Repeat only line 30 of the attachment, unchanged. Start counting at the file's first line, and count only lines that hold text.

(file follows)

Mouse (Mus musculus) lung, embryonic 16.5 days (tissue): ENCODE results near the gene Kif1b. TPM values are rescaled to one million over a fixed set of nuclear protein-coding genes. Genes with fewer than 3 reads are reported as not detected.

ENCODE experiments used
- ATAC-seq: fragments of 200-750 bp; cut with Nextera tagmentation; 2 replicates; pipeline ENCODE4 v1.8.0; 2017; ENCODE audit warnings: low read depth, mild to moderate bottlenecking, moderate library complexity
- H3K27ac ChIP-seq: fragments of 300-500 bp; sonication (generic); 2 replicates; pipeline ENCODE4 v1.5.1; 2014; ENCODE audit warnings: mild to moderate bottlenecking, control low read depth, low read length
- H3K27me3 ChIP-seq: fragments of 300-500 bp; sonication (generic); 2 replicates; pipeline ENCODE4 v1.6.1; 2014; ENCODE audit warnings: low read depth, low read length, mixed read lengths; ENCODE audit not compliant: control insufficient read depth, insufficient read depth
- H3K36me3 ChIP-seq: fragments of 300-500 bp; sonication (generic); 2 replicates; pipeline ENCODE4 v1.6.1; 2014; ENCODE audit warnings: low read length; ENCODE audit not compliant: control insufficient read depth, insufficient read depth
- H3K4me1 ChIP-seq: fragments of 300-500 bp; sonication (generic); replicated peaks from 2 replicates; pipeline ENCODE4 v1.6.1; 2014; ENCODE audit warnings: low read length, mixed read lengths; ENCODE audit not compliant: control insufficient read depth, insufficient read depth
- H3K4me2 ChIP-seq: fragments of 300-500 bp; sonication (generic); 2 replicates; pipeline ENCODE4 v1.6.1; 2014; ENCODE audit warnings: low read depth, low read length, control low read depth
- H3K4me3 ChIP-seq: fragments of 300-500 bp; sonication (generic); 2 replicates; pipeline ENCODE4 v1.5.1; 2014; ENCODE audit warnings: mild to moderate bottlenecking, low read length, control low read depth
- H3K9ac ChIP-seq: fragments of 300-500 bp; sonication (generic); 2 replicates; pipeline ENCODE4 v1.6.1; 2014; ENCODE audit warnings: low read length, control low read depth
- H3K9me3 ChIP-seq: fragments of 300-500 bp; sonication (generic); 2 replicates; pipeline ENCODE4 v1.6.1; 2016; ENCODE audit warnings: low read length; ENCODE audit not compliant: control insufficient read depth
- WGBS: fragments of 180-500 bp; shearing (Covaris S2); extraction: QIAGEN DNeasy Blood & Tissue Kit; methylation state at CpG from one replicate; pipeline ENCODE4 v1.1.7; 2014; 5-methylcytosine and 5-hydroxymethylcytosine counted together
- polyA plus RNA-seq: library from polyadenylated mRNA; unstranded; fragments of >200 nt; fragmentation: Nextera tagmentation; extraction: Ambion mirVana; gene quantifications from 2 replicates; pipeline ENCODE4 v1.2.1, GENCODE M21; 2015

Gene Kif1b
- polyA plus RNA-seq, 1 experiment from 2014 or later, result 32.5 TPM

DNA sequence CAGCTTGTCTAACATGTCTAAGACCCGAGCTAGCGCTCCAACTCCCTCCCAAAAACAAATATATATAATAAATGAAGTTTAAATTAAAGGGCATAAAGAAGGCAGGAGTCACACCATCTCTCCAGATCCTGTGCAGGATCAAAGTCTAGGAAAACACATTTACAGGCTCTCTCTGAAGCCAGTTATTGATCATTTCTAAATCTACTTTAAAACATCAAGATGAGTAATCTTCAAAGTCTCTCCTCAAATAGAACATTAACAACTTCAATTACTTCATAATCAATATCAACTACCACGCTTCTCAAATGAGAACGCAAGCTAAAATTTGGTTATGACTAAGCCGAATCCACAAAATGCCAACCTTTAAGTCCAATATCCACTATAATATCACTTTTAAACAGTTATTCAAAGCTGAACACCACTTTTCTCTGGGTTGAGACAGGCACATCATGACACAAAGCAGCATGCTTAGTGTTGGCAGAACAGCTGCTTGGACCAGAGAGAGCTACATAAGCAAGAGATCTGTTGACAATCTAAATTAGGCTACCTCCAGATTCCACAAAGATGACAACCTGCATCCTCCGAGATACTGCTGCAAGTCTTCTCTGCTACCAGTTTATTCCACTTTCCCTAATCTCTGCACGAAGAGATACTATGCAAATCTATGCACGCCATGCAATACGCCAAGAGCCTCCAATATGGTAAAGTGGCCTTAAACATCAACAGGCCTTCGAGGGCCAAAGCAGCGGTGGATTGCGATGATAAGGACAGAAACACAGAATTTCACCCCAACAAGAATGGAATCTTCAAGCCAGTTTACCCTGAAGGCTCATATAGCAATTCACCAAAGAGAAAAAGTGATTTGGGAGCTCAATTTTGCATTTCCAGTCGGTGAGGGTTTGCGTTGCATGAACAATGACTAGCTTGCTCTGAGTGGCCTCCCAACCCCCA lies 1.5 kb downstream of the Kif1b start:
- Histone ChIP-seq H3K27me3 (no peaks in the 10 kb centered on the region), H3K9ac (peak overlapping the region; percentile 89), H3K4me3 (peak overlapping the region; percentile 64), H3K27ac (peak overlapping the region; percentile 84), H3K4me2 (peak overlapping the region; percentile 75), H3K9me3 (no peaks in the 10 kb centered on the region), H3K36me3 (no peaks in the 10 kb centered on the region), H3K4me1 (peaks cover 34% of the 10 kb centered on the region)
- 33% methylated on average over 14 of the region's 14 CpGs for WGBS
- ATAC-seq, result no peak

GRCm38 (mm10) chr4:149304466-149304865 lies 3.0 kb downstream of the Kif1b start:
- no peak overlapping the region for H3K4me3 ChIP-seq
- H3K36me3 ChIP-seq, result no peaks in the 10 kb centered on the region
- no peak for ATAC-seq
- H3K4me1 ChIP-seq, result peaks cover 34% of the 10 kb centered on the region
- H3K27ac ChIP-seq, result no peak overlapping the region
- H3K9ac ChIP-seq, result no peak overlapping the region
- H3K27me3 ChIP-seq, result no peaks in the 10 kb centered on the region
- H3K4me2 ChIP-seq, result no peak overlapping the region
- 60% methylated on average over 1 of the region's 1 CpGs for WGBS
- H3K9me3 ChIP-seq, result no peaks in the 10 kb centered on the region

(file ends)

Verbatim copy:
- H3K9me3 ChIP-seq, result no peaks in the 10 kb centered on the region